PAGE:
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UNESCO-backed exhibit in Rome features 3 destroyed treasures

A detail of a defaced bust dating back to the 2nd and 3rd century is displayed inside the Colosseum as part of an exhibit titled "Reborn from the Destructions" which will run from Oct. 7 to Dec. 11, in Rome, Thursday, Oct. 6, 2016. The two damaged busts were recovered by the functionaries of the Directorate-General of Antiquities and Museums of Damascus in the Museum of Palmyra, after the liberation from the Islamic State group armed forces. (AP Photo/Gregorio Borgia)
October 06, 2016 - 9:05 AM

ROME - Three archaeological treasures damaged or destroyed by fighting in Syria and Iraq have been reproduced for a UNESCO-sponsored exhibit at the Colosseum.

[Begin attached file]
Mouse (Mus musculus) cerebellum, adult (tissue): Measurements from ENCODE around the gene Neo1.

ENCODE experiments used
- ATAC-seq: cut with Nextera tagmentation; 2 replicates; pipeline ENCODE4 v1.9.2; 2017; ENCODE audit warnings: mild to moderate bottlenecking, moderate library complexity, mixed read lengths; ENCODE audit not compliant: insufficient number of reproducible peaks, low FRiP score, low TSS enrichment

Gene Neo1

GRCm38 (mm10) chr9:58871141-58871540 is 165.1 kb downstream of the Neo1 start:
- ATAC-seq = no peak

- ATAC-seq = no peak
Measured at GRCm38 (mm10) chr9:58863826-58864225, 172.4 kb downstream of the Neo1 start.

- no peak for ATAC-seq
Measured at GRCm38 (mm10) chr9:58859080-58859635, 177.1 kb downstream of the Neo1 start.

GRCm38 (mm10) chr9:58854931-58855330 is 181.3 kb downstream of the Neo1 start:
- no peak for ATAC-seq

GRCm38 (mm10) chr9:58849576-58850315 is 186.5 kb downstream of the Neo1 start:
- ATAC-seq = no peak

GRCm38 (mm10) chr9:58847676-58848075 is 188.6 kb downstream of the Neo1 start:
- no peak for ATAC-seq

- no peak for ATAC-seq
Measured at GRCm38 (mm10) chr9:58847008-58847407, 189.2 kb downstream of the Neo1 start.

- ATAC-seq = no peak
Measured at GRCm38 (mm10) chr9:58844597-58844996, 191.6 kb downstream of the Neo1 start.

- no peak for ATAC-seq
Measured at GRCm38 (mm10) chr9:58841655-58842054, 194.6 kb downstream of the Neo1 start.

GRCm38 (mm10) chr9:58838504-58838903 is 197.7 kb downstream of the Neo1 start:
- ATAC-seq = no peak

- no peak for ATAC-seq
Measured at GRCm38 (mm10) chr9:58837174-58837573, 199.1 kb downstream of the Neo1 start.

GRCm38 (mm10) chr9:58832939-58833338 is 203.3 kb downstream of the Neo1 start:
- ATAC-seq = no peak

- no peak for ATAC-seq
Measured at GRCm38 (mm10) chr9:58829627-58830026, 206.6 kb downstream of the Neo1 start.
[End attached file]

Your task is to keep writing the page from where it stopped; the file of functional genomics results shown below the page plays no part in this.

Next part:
The exhibit, which opened Thursday, features life-size replicas of the Temple of Bel at Palmyra, the human-headed bull at Nimrud and the Royal Archives at Ebla.

Three Italian companies, guided by archeologists and art historians, used technologies including 3-D printers and materials mimicking sandstone and marble to reconstruct the artifacts. They will be on display until Dec. 16.

Islamic State militants destroyed ruins of the 2,000-year-old Temple of Bel in Palmyra in August 2015 and bulldozed the archaeological site at Nimrud, in Iraq, a few months earlier. The Royal Archives at Ebla, including thousands of cuneiform tablets, have suffered extensive damage during Syria's war.

News from © The Associated Press, 2016
The Associated Press

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